Business cases for information technology projects
Management uses business cases to make critical investment decisions and to determine which projects receive funding and which ones are deferred or canceled. In addition, information technology (IT) project business cases have their own challenges. Developing an effective business case requires skills in different areas, including project management, business, and finance. Some IT projects produce quantifiable benefits, such as reducing the cost of business processes. Others produce benefits that are hard to quantify, such as improved customer service or enhanced overall system reliability.
A business case is a “justification for pursuing a course of action in an organizational context to meet stated organizational objectives or goals.” (Keen & Digrius, 2002[j1]) Business cases are used for a variety of purposes with the most common purpose being communicating to management the value of the project and its expected costs and benefits. Additional uses often include authorizing funds for the project, designating the project manager, identifying the impacted organizations, and identifying the project risks and opportunities.
Before delving into business cases, we must distinguish between two other types of documents that are closely associated with business cases: the feasibility study and the project plan.
A feasibility study is an “analysis or research into the practicality of a proposed plan or method, based on factors like marketplace, competition, available technology, manpower, and financial resources (Webster's New Millennium TM Dictionary of English. V 0.9.6). The most popular model of feasibility study is “TELOS”, which stands for Technical, Economic, Legal, Operational, and Schedule. (http://www.teach-ict.com/as_a2/topics/system_life_cycle/slc_kjs.htm, Fesability Study ¶1). In other words, the feasibility study answers the broad question: “Is this project doable?”
If the answer to the above question is “Yes”, then the business case for the project comes into play. The business case for the project answers more specific questions; Does the project make sense from the company's point of view? What are the alternatives? How much would it cost? What benefits will it deliver? What will happen if things go wrong?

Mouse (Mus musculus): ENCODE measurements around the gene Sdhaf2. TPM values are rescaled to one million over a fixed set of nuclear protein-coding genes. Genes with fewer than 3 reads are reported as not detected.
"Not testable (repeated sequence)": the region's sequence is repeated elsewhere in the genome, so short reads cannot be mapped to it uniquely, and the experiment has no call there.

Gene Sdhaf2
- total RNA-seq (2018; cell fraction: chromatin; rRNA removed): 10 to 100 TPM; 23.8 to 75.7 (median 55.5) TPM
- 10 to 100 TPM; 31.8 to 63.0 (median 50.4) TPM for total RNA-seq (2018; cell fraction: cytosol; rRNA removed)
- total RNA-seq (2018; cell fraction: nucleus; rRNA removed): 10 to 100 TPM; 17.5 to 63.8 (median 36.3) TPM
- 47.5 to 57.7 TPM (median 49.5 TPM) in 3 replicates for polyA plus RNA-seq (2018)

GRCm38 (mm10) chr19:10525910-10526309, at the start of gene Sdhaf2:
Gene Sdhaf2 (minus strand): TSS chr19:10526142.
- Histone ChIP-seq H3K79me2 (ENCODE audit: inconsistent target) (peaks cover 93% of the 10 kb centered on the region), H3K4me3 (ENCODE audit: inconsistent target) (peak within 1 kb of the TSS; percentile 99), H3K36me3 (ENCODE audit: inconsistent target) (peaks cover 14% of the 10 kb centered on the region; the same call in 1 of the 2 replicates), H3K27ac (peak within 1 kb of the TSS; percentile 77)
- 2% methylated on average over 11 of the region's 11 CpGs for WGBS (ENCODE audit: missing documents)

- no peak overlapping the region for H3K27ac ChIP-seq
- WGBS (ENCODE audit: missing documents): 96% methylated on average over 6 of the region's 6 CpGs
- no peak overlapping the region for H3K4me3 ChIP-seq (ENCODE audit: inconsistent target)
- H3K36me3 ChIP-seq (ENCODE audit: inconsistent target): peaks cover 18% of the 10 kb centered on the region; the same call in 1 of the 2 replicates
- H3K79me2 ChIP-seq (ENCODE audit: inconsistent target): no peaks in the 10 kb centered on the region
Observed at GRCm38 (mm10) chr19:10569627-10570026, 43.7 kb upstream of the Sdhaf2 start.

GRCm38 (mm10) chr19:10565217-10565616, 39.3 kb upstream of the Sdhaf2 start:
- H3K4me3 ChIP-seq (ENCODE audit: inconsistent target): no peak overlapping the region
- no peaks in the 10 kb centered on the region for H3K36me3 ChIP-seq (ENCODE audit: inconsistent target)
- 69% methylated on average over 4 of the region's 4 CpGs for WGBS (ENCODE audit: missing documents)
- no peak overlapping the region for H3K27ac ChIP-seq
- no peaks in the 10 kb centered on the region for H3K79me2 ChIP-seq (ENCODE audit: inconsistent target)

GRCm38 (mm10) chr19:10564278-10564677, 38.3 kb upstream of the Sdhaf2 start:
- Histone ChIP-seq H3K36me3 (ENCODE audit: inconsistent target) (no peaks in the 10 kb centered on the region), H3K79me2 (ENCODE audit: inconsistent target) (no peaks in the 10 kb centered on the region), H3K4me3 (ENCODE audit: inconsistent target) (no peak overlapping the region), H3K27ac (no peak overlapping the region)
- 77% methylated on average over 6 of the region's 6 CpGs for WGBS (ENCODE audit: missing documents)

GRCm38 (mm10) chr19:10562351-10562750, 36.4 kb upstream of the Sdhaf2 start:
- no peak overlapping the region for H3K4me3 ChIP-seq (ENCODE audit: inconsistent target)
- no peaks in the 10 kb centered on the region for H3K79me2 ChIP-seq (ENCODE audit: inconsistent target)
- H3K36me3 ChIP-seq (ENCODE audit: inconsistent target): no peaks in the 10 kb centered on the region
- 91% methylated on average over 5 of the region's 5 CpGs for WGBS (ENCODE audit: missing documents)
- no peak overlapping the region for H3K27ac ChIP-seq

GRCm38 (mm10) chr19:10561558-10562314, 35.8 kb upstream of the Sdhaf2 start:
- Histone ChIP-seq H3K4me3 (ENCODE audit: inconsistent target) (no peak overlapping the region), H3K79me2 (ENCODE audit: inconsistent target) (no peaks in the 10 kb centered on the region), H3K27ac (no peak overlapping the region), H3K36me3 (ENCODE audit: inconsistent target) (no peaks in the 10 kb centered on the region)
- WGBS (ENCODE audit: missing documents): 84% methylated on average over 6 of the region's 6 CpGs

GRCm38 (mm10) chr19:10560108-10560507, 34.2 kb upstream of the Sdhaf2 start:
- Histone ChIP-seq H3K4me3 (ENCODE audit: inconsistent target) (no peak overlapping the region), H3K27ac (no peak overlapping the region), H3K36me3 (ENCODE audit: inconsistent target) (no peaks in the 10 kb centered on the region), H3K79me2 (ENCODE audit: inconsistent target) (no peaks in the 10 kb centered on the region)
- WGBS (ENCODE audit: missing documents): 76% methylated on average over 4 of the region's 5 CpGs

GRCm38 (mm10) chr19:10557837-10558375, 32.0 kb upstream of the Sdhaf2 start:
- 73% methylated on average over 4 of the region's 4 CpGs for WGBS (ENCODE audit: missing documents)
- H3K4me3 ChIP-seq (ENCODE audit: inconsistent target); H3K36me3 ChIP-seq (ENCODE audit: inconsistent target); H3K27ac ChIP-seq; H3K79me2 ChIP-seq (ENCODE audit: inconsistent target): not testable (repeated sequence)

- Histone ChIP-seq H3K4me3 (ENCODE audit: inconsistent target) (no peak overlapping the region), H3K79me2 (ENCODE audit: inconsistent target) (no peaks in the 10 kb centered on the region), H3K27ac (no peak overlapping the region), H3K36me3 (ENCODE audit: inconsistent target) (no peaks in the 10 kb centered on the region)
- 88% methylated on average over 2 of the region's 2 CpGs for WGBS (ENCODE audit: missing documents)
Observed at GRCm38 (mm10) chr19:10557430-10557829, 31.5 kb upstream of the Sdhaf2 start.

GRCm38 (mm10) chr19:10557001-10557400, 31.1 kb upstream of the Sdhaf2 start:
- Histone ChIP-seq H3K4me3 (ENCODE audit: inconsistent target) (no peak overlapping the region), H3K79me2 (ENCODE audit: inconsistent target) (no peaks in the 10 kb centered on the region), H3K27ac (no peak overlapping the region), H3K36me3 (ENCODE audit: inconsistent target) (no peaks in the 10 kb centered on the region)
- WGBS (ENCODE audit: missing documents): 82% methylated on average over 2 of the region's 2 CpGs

The resulting benefits of some IT projects can be measured monetarily. For example, a project may produce a savings in labor hours, reduce cost of operations, increase profit, or otherwise give the implementing company a financial advantage. However, other IT projects are implemented for non-monetary reasons. For example a company may implement a project because of legal requirements or to eliminate operational vulnerabilities. If the project is done for monetary benefits, then the business case should include a financial metrics reflecting the financial results of the project. These financial metrics include Return on Investment (ROI), Break Even Analysis (BEA), Net Present Value (NPV), and Internal Rate of Return (IRR).
Assuming the business case was acceptable to management and the project is authorized, then the next step is to prepare a project plan. The project plan defines in a greater degree of detail who will do what, at what cost, when it will be completed, how, and. A project plan is “A formal, approved document used to guide both project execution and project control. The primary uses of the project plan are to document planning assumptions and decisions, facilitate communication among stakeholders, and document approved scope, cost, and schedule baselines. A project plan may be summary or detailed.” (PMI, 2000 p. 205)
IT projects have different types of benefits. Some of these benefits are quantifiable in monetary value (Dollars, Euros), while others are harder to quantify such as improved morale or increased skill level. Here is an example to illustrate this point. Company ABC, who has a server farm of 200 servers supporting its operations worldwide, is considering a server virtualization project. After the virtualization is complete, the company is expected to have a total of 60 servers with similar capabilities to those of the existing system. What are the costs and what are the benefits for the company considering such a project?
Quantitative or Tangible Benefits